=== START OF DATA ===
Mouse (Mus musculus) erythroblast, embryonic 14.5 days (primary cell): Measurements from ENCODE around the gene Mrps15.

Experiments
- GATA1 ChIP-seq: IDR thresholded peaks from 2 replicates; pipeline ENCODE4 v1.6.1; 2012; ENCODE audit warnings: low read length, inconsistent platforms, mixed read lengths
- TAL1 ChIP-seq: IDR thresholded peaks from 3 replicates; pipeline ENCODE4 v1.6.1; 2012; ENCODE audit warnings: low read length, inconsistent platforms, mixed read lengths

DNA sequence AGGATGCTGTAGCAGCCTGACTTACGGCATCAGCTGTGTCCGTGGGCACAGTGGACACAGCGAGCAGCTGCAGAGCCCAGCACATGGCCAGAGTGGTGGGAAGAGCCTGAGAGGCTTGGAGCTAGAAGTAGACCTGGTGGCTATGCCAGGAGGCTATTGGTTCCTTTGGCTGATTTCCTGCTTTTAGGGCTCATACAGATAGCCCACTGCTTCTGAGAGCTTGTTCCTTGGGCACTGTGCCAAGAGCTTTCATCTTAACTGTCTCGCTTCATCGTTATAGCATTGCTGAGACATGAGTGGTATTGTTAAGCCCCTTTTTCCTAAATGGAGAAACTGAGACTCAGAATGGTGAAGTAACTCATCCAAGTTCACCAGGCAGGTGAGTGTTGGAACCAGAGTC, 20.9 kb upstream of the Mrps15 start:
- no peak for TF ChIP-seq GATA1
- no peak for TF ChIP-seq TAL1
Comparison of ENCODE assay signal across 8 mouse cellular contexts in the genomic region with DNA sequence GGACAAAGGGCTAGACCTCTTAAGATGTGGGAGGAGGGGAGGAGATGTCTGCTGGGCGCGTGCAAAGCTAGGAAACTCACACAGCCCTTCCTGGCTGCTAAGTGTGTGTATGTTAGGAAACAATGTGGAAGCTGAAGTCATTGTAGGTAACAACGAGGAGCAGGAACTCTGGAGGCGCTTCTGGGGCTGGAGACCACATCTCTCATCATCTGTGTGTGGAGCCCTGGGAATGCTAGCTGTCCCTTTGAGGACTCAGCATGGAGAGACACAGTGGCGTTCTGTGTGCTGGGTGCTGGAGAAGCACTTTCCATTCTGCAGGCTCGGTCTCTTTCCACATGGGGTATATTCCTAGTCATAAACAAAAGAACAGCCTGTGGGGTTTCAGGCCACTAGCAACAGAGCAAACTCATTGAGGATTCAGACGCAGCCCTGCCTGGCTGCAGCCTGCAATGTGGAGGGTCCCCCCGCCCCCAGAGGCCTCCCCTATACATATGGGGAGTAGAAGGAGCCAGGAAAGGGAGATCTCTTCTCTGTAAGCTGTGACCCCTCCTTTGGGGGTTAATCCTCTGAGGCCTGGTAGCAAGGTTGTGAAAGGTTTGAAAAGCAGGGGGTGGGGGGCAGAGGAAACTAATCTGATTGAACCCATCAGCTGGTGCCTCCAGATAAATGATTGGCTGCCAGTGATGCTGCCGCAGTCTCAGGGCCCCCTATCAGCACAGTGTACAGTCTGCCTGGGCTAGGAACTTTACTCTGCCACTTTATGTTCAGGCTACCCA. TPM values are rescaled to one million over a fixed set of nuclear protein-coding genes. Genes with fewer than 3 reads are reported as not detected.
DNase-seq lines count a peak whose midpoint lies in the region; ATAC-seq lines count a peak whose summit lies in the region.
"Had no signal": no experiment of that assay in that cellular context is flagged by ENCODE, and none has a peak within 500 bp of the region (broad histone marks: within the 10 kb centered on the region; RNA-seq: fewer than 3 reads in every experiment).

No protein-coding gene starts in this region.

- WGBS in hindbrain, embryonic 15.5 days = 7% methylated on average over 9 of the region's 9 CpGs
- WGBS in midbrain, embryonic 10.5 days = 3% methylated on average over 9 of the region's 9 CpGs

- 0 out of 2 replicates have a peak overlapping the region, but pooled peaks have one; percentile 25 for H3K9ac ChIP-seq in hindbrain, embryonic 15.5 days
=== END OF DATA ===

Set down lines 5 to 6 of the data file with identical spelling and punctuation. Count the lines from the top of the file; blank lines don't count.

DNA sequence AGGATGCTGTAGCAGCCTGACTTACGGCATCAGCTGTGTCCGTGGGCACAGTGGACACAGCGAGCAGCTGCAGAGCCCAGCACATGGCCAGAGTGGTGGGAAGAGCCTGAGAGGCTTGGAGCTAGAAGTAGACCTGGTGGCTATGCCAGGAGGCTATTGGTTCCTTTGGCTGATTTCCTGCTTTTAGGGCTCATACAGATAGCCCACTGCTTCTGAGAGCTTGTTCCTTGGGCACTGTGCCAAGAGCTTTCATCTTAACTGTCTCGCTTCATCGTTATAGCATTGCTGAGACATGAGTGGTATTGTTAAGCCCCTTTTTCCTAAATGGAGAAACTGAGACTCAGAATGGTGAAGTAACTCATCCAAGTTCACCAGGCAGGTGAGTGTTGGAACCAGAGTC, 20.9 kb upstream of the Mrps15 start:
- no peak for TF ChIP-seq GATA1